It is a cliché in public policy circles to state that the reason further education doesn’t get the media or political support it deserves is because no one in Whitehall or Fleet Street has any experience of an FE college: they don’t go to them and they don’t send their kids to them.
And what you don’t understand, you can’t truly appreciate it. And if you don’t understand or appreciate it, it is all too easy to let it wither, underfunded and unloved.
This has been the story of further education, adult education and skills education for most of the last century.
Boris Johnson’s government would have you believe that this spiral of neglect has been ended. Announced in the Autumn, and then re-announced in last week’s Queen Speech, the Lifetime Skills Guarantee is central to his Building Back Better agenda. It will, we are told, offer fully funded courses for adults without any A-Levels or equivalent qualifications.
This policy switch is driven by a bundle of things. In no particular order, these include its new non-graduate electorate; a number of liberal remainer universities; the skills deficit that comes courtesy of Brexit; the inevitable hike in unemployment that will follow the end of furlough later this year.
It is not a policy without its critics, including Labour, which circles around the fact that the provision is too patchy, that too many sectors are likely to miss out and that the cut off (the only people with no A-levels need apply) is too arbitrary.
One area, however, that hasn’t really been much tackled by either the government or its opponents is the scale of the challenge of persuading millions of people to take up this new offer.
I have spent much of the last year talking to people in the kind of circumstances that Johnson’s guarantee is designed to help – and the fact is that for busy hard-working people with families, not much money and almost no spare time, retraining is much, much more easily said than done.
People in precarious and temporary work, who are raising families – for want of a better phrase, we might call them the “just about managing” – are objectively keen on the idea of retraining.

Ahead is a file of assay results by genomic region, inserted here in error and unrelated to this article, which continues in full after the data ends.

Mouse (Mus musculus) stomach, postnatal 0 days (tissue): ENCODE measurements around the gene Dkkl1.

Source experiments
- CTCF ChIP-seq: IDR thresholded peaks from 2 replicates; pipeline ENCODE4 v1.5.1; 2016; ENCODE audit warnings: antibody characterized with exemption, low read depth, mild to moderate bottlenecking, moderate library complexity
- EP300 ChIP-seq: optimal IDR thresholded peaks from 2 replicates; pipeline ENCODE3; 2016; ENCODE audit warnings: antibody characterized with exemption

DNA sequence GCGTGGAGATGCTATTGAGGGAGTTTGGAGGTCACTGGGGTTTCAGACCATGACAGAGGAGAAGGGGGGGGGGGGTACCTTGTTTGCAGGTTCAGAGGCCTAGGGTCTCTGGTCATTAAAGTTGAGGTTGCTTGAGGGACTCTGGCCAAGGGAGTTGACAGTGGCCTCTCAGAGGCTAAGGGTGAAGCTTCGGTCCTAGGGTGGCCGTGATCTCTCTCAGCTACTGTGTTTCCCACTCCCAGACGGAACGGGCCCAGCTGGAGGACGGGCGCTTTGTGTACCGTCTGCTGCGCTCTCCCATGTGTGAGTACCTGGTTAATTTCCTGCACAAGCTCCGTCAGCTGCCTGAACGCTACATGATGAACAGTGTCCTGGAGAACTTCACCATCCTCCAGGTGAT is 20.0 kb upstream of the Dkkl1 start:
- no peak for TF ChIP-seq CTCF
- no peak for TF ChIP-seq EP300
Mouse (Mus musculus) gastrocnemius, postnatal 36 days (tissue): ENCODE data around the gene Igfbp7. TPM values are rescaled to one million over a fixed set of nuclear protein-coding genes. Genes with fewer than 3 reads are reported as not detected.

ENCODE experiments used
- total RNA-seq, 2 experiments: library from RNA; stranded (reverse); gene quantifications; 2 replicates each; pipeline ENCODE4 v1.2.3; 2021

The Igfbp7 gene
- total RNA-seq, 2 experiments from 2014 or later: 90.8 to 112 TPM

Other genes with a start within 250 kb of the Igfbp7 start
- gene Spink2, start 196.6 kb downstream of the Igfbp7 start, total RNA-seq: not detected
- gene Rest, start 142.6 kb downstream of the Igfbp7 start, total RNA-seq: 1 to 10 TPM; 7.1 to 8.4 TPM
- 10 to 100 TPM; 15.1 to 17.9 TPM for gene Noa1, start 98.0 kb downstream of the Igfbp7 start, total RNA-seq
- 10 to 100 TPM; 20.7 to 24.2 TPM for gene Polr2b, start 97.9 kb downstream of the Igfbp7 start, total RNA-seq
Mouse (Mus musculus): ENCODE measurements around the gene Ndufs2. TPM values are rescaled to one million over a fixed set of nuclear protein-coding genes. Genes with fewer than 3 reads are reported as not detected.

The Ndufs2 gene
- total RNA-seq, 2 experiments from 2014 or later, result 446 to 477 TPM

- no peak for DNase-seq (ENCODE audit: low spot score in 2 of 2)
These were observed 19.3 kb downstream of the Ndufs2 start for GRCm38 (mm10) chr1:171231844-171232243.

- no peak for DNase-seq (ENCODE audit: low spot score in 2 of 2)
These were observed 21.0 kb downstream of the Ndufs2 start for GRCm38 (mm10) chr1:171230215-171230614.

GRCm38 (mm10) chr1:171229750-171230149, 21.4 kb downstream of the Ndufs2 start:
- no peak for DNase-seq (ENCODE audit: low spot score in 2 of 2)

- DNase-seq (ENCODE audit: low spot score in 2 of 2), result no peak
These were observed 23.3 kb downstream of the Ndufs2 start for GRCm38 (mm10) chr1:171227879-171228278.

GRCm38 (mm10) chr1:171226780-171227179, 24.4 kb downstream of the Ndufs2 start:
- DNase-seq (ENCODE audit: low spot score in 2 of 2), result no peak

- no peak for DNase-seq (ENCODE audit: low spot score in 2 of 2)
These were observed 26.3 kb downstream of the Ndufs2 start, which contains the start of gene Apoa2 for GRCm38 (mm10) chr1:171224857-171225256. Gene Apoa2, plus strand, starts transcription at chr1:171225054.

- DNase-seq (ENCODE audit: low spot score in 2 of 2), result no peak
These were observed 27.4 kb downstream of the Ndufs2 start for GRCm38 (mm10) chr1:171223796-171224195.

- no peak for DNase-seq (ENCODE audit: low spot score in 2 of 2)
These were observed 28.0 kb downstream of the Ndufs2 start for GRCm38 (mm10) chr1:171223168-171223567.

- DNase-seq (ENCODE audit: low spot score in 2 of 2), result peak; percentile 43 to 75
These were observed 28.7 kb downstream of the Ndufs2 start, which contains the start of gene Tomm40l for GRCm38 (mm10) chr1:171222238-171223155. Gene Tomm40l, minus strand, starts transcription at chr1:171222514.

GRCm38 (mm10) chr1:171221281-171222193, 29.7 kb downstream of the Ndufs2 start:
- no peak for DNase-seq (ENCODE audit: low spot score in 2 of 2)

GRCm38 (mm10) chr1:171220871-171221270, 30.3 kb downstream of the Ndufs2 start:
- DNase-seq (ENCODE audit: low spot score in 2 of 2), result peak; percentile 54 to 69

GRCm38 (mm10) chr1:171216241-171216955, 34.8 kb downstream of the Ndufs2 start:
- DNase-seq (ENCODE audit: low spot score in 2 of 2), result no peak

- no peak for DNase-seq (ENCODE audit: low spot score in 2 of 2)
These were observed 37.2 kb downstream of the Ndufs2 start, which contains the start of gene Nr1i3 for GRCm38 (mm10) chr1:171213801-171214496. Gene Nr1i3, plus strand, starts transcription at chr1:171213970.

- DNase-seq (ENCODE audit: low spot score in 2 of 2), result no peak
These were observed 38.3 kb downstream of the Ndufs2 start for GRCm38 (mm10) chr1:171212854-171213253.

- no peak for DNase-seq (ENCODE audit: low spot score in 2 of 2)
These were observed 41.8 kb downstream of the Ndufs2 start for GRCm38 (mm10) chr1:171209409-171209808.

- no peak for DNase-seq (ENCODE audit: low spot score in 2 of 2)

But travelling to attend courses, taking a break from their current jobs, reimaging themselves in a new career – in coding or something digital, for example – can just seem like too much of a stretch. When you are both time-poor and actually poor, making a career change seems daunting, risky and out of reach.
The proposals do try to tackle some of these issues with the decision to give all individuals access throughout their lives to the equivalent of four years of student loans if they are taking up approved training programmes. These will be available flexibly and full- or part-time.
But the cost of these courses is only part of the story for many of those who the prime minister wants to help.
Even when the precarious nature of their work, the impending end of furlough, the fact that their current jobs – for example in unskilled manufacture – are likely to be automated out of existence are pointed out, actually doing something about it can seem insurmountable. It’s hard to find time to worry about the long- or even medium-term, when the short-term is a daily struggle.
Add to this the fact that for many of those who have been failed by the education system in the past, the idea of returning to any kind of formal learning holds no attraction at all and you get a very complex challenge for policy designers in London.
There is another reason that skills policy has long been a backwater in Westminster: this stuff is really, really hard to get right.
Johnson and his government should be applauded for really giving it a go, but it is also to be hoped that they don’t just assume that they’ve now cracked it and move on to the next shiny thing.
If ministers are going to make this a success, the Lifetime Skills Guarantee will require a relentless focus and a commitment to major funding in the long-term – and a willingness to iterate and evolve the policy as it inevitably comes up against challenges. It is a hard road ahead.
Ed Dorrell is director of Public First
Join our commenting forum
Join thought-provoking conversations, follow other Independent readers and see their replies